# Re: cf, constant for this discussion please

```In a message dated 98-03-04 13:17:16 EST, you write:

<< We cannot go anywhere with this argument with the fallacious assumption
> that a locked diff transfers 50% to each axle.  It simply isn't true.
> The distribution is infinitely variable between 0/100 and 100/0.
>>
For the KISS, Orin, can we go with the front and rear cf's as a constant?  I
made it that way for a reason.  And the reality is, most turns have this
assumption.  Otherwise, I would argue, you may want to think twice about ANY
slip angle discussions.  For my model in a turn, the above presentation holds
true to the letter.  I suppose we could go where you want to with this (and
I'm not sure I'm disagreeing with you), but simplistically speaking with the
same road cf, 1:1 BR is correct.  at 1lb/ft traction front, you have 1lb/ft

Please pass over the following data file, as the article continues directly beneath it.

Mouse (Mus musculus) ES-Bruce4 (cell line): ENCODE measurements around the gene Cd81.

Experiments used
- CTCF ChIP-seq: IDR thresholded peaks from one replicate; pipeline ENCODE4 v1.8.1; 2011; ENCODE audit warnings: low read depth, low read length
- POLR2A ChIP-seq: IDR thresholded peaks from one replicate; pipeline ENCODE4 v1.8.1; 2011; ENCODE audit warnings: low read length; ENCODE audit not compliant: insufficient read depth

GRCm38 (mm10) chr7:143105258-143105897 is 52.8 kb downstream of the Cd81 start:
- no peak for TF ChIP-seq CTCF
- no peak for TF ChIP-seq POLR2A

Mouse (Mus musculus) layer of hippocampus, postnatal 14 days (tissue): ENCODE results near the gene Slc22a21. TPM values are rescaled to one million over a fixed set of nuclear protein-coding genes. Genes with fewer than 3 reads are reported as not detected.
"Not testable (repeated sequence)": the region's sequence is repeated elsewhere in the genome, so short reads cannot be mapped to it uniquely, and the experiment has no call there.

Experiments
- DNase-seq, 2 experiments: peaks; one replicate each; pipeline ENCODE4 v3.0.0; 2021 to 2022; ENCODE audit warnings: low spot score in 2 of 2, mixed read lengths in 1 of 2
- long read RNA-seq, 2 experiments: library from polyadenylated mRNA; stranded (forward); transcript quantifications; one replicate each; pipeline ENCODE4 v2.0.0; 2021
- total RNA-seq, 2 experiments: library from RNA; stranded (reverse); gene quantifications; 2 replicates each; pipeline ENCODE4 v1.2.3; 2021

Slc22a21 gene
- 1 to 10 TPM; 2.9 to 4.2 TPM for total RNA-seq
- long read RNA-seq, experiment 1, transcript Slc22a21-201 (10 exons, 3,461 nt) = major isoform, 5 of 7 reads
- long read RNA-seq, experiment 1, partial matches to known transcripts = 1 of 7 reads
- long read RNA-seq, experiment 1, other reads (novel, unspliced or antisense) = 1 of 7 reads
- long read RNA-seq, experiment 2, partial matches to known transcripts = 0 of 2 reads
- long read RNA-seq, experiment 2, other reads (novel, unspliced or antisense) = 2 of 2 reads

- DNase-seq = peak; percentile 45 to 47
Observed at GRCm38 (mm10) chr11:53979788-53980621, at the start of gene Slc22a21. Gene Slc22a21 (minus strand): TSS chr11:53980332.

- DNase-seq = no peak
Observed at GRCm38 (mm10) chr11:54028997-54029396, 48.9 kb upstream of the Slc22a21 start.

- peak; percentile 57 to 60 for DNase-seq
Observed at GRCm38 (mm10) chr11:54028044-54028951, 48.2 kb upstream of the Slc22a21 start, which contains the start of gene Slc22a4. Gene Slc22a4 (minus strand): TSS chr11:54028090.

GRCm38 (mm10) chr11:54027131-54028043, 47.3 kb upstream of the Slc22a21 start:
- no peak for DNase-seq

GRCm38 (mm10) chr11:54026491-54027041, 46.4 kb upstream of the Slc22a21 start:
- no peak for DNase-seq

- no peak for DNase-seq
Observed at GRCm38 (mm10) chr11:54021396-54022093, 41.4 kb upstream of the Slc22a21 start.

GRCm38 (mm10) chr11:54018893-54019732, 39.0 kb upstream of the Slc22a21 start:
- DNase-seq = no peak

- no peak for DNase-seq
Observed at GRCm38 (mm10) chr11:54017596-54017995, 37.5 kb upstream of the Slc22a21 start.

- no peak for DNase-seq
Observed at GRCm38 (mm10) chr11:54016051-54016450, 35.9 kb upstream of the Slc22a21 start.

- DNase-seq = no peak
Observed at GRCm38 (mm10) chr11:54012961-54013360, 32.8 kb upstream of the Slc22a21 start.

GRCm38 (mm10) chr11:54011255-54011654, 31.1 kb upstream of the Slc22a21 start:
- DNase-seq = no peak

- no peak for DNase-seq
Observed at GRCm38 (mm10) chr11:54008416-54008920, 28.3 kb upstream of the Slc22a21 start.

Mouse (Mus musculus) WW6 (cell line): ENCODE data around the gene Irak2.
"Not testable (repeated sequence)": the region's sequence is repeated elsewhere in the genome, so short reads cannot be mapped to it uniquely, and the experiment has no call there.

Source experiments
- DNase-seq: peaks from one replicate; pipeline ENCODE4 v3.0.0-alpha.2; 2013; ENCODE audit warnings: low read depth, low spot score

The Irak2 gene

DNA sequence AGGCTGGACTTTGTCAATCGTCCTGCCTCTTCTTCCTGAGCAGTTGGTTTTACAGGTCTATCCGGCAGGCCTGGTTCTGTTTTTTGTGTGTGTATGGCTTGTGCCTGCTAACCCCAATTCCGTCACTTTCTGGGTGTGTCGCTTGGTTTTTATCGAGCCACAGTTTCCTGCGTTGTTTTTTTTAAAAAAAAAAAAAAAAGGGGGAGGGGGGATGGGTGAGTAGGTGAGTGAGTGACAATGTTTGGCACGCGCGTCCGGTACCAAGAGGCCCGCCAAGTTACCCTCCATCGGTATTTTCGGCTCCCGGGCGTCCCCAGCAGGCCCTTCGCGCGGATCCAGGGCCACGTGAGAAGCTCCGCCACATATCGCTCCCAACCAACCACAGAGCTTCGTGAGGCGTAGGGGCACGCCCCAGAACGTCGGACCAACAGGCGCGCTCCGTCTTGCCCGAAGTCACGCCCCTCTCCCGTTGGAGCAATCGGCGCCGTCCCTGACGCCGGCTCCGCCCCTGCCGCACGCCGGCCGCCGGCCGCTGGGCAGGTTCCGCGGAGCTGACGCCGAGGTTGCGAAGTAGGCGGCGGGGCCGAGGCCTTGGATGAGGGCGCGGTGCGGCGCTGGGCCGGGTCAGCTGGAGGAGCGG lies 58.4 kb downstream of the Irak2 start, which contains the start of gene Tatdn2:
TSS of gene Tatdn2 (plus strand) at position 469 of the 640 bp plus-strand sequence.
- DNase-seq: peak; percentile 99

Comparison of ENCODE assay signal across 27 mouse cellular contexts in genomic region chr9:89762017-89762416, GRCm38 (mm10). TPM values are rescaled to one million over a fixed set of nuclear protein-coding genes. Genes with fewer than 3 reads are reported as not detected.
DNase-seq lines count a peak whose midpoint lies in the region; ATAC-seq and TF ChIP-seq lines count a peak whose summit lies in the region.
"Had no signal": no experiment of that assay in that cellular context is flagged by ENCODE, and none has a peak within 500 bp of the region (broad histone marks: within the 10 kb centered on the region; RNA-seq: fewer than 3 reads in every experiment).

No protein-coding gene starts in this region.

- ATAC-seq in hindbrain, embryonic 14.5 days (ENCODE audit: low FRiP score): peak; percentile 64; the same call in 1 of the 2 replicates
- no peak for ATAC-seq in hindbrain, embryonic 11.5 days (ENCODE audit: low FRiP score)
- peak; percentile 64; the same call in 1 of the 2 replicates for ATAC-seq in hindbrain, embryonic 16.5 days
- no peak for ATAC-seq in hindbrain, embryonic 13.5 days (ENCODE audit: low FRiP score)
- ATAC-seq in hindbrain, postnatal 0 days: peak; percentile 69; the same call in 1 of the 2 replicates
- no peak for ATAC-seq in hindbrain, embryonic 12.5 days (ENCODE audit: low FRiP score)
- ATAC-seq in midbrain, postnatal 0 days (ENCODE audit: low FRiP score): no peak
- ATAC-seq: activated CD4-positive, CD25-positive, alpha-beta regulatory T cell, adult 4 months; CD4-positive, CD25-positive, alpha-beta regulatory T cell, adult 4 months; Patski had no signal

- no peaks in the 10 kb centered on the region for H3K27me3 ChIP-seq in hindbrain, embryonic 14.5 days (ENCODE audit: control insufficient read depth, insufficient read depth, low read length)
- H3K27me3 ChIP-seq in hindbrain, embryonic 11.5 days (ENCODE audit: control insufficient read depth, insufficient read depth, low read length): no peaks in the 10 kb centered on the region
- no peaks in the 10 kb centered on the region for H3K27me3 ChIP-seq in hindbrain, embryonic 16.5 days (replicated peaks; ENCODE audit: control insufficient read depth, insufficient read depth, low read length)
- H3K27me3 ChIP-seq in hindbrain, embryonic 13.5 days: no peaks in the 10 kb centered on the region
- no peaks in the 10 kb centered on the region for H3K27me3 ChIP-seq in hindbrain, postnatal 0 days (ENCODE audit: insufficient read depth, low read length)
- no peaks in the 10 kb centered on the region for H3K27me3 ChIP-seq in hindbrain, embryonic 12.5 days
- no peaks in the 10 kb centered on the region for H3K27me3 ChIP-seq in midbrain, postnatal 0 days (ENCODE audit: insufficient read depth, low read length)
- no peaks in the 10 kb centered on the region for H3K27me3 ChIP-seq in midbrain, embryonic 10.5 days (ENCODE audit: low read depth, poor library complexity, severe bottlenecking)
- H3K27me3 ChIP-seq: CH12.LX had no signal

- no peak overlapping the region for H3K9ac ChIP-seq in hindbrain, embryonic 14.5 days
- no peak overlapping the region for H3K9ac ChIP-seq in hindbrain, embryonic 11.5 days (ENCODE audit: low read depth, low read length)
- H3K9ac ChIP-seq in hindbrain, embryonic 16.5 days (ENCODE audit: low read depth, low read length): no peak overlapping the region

traction rear.  Speaking in one wheel up vs one wheel down, gets us further
mired in a traction issue that is really irrelevent for this discussion.  For
slip angle to a turn, and BR f/r traction differentials assumed to be the same
(cfrf = cfrr = cflf = cflr).  I like making simple models, you are
complicating it unecessarily.  Given where we are with this whole torsen
discussion, I'd prefer to stay really simple.  What you are proposing is
jumping ahead to post f/r diff, we haven't gotten there yet.  We can have max
Tshift in a torsen car without going there, and no Tshift in a Gen I without
going there, T1 + T2 = maxTrg.  Go there, we are in really deep, beyond simple
chassis dynamics too.  Your call I suppose.  I argue at that point, we all
bail.

Scott Justusson

```